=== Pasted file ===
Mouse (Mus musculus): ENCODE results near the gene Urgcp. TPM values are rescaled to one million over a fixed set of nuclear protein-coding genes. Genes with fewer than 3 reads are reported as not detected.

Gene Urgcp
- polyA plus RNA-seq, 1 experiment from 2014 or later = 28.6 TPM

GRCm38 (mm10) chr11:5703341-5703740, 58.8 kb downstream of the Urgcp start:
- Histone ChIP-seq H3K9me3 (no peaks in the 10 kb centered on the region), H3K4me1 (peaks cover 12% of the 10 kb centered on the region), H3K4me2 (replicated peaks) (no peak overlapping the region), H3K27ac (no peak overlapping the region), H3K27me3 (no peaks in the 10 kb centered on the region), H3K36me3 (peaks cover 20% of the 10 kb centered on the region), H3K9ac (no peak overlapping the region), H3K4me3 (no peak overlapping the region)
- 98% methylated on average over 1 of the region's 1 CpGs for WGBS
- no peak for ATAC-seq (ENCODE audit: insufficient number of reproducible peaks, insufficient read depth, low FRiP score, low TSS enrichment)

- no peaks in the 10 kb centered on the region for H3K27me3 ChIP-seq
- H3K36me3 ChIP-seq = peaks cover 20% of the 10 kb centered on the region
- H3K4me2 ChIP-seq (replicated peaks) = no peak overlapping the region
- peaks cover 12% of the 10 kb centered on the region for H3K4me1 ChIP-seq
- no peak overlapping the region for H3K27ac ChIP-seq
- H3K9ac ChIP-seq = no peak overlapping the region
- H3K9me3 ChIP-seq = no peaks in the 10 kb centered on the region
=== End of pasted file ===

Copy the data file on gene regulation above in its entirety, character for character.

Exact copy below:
Mouse (Mus musculus): ENCODE results near the gene Urgcp. TPM values are rescaled to one million over a fixed set of nuclear protein-coding genes. Genes with fewer than 3 reads are reported as not detected.

Gene Urgcp
- polyA plus RNA-seq, 1 experiment from 2014 or later = 28.6 TPM

GRCm38 (mm10) chr11:5703341-5703740, 58.8 kb downstream of the Urgcp start:
- Histone ChIP-seq H3K9me3 (no peaks in the 10 kb centered on the region), H3K4me1 (peaks cover 12% of the 10 kb centered on the region), H3K4me2 (replicated peaks) (no peak overlapping the region), H3K27ac (no peak overlapping the region), H3K27me3 (no peaks in the 10 kb centered on the region), H3K36me3 (peaks cover 20% of the 10 kb centered on the region), H3K9ac (no peak overlapping the region), H3K4me3 (no peak overlapping the region)
- 98% methylated on average over 1 of the region's 1 CpGs for WGBS
- no peak for ATAC-seq (ENCODE audit: insufficient number of reproducible peaks, insufficient read depth, low FRiP score, low TSS enrichment)

- no peaks in the 10 kb centered on the region for H3K27me3 ChIP-seq
- H3K36me3 ChIP-seq = peaks cover 20% of the 10 kb centered on the region
- H3K4me2 ChIP-seq (replicated peaks) = no peak overlapping the region
- peaks cover 12% of the 10 kb centered on the region for H3K4me1 ChIP-seq
- no peak overlapping the region for H3K27ac ChIP-seq
- H3K9ac ChIP-seq = no peak overlapping the region
- H3K9me3 ChIP-seq = no peaks in the 10 kb centered on the region